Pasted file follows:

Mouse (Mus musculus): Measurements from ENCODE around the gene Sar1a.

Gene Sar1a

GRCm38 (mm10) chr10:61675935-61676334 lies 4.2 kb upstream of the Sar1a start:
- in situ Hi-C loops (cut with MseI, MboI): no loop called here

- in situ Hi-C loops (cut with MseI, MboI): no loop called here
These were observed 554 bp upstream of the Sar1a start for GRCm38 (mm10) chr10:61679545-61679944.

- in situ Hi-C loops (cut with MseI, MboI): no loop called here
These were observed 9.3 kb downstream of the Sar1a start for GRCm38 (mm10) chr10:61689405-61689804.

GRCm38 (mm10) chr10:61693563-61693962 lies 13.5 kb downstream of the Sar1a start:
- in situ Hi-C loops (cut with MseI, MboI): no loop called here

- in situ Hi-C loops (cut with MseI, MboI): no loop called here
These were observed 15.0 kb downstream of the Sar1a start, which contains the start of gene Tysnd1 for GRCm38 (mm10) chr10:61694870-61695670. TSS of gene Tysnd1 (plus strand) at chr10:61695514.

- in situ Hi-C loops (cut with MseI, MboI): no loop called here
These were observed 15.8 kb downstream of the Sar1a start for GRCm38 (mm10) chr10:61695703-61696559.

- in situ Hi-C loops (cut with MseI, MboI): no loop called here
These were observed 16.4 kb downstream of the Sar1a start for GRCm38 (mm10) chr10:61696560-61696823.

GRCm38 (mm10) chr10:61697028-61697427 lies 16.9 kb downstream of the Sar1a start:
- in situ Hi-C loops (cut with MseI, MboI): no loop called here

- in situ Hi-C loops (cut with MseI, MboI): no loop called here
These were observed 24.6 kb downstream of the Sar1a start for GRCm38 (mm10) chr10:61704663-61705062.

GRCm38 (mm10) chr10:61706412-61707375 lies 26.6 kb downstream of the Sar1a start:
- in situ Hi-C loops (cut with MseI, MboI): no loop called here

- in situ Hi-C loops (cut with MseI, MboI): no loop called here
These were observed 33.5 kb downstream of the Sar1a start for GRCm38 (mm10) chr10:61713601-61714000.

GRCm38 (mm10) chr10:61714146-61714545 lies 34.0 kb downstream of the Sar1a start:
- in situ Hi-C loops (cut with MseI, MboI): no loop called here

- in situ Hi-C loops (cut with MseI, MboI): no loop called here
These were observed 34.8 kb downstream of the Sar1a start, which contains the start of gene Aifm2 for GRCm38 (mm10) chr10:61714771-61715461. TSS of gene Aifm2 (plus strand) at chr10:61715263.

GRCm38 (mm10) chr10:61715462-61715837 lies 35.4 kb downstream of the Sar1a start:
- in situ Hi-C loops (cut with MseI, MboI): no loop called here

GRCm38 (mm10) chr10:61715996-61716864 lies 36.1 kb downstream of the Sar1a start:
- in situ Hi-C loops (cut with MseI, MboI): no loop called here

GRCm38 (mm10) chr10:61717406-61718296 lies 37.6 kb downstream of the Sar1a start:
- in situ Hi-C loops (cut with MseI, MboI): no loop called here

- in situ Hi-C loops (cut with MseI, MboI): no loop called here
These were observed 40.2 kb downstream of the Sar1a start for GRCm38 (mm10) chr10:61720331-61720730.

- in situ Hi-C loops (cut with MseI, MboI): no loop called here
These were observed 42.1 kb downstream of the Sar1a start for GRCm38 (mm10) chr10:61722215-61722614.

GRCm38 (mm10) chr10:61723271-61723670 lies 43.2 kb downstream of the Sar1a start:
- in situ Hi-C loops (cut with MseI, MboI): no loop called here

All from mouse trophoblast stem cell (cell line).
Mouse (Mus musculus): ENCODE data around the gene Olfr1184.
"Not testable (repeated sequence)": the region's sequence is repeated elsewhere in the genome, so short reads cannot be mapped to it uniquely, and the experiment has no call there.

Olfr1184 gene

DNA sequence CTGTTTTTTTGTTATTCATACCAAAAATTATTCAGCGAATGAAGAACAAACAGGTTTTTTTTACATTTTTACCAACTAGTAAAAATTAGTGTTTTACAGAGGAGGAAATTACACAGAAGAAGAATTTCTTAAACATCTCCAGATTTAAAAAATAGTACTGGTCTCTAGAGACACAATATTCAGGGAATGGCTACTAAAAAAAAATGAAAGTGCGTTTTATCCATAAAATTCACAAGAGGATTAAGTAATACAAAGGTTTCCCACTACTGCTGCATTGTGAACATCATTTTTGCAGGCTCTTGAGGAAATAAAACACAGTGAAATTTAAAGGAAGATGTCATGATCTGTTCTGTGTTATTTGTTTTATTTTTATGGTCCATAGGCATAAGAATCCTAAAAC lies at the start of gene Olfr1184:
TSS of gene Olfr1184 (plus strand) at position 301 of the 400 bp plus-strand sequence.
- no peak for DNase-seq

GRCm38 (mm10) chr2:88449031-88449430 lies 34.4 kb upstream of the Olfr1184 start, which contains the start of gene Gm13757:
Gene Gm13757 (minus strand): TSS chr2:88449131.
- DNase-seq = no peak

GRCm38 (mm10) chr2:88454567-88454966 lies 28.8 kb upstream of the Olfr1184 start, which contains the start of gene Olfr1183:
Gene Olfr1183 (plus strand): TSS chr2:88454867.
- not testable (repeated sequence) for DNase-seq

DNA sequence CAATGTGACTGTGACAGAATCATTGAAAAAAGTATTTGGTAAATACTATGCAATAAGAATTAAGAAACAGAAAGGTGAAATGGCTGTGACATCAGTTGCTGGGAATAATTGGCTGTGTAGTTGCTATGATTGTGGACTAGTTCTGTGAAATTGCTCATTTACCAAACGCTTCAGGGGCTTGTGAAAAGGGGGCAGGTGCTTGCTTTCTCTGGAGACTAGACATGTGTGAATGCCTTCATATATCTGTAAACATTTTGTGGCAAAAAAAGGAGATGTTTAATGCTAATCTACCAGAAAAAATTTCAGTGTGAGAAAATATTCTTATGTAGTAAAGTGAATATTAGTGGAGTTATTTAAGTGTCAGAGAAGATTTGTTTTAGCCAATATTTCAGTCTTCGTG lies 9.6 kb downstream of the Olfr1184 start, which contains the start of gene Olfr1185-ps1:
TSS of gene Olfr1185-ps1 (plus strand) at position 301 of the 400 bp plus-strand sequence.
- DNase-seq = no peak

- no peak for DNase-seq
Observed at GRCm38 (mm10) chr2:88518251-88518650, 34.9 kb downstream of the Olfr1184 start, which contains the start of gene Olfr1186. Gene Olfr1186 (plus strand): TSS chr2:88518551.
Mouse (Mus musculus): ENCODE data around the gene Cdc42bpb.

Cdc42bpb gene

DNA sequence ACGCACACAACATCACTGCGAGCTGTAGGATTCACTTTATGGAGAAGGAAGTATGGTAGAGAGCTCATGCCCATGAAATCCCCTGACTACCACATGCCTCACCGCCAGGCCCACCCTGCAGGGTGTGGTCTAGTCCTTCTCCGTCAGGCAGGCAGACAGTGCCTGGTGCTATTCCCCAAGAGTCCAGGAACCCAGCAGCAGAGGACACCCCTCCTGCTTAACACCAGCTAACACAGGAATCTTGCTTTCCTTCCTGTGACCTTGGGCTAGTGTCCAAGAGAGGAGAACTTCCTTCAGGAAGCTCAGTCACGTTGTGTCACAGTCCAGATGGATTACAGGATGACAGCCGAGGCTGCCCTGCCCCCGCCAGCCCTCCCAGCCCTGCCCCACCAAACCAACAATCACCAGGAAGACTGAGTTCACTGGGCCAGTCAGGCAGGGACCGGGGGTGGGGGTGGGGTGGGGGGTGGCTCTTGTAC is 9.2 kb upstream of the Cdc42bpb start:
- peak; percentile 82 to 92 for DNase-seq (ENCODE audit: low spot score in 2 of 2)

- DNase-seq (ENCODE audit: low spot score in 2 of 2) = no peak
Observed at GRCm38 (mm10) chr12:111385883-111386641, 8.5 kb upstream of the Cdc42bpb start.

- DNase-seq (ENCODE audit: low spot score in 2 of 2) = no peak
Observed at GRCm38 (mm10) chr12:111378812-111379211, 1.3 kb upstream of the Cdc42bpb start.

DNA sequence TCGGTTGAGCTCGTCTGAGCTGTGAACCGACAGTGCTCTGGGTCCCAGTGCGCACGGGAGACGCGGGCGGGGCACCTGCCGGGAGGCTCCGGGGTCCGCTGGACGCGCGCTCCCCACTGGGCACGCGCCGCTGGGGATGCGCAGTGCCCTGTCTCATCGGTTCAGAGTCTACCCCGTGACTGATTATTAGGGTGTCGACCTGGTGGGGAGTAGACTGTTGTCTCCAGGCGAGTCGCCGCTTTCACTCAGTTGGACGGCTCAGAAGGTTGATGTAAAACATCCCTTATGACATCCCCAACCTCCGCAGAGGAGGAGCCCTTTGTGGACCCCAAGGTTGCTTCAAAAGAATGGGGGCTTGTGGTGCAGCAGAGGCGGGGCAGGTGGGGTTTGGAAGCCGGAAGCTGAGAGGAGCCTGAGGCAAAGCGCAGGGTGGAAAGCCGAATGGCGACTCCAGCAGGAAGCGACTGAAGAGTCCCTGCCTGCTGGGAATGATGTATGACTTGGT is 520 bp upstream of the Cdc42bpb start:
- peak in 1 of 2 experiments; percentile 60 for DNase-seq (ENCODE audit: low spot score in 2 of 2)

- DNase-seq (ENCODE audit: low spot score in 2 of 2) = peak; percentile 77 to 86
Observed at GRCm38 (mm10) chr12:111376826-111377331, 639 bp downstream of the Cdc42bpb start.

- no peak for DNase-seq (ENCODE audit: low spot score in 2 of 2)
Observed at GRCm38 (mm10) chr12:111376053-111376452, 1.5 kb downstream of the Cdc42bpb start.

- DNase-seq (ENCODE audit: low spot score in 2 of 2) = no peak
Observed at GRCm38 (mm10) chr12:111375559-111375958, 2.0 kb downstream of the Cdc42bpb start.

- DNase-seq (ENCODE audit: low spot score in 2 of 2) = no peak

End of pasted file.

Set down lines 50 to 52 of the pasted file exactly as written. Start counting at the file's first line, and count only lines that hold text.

- DNase-seq = no peak

GRCm38 (mm10) chr2:88454567-88454966 lies 28.8 kb upstream of the Olfr1184 start, which contains the start of gene Olfr1183:
Gene Olfr1183 (plus strand): TSS chr2:88454867.